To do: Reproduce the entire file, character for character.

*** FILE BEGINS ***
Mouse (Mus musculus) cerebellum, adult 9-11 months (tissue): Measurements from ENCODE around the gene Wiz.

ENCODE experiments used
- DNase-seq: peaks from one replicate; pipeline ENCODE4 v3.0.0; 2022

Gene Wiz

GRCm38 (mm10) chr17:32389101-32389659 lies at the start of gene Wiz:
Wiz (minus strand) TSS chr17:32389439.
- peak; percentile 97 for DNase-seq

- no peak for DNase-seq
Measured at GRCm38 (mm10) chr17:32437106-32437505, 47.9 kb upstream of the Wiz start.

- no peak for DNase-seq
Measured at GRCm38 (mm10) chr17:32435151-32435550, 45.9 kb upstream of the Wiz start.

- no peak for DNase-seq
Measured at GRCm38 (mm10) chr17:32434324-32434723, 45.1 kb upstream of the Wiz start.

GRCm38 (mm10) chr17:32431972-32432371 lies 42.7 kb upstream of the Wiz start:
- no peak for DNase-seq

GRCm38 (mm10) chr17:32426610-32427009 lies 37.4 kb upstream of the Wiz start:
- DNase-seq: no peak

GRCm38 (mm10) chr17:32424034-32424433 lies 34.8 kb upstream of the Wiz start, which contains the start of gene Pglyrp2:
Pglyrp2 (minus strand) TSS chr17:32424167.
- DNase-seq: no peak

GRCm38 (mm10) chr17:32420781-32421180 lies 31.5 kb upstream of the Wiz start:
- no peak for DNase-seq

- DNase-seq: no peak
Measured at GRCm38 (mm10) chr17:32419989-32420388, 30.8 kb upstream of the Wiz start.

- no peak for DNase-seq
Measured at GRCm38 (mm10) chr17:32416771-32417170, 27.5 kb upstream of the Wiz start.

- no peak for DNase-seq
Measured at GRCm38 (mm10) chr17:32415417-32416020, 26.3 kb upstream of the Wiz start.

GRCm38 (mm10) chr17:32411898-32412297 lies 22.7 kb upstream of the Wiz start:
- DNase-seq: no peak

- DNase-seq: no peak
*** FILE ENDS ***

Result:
Mouse (Mus musculus) cerebellum, adult 9-11 months (tissue): Measurements from ENCODE around the gene Wiz.

ENCODE experiments used
- DNase-seq: peaks from one replicate; pipeline ENCODE4 v3.0.0; 2022

Gene Wiz

GRCm38 (mm10) chr17:32389101-32389659 lies at the start of gene Wiz:
Wiz (minus strand) TSS chr17:32389439.
- peak; percentile 97 for DNase-seq

- no peak for DNase-seq
Measured at GRCm38 (mm10) chr17:32437106-32437505, 47.9 kb upstream of the Wiz start.

- no peak for DNase-seq
Measured at GRCm38 (mm10) chr17:32435151-32435550, 45.9 kb upstream of the Wiz start.

- no peak for DNase-seq
Measured at GRCm38 (mm10) chr17:32434324-32434723, 45.1 kb upstream of the Wiz start.

GRCm38 (mm10) chr17:32431972-32432371 lies 42.7 kb upstream of the Wiz start:
- no peak for DNase-seq

GRCm38 (mm10) chr17:32426610-32427009 lies 37.4 kb upstream of the Wiz start:
- DNase-seq: no peak

GRCm38 (mm10) chr17:32424034-32424433 lies 34.8 kb upstream of the Wiz start, which contains the start of gene Pglyrp2:
Pglyrp2 (minus strand) TSS chr17:32424167.
- DNase-seq: no peak

GRCm38 (mm10) chr17:32420781-32421180 lies 31.5 kb upstream of the Wiz start:
- no peak for DNase-seq

- DNase-seq: no peak
Measured at GRCm38 (mm10) chr17:32419989-32420388, 30.8 kb upstream of the Wiz start.

- no peak for DNase-seq
Measured at GRCm38 (mm10) chr17:32416771-32417170, 27.5 kb upstream of the Wiz start.

- no peak for DNase-seq
Measured at GRCm38 (mm10) chr17:32415417-32416020, 26.3 kb upstream of the Wiz start.

GRCm38 (mm10) chr17:32411898-32412297 lies 22.7 kb upstream of the Wiz start:
- DNase-seq: no peak

- DNase-seq: no peak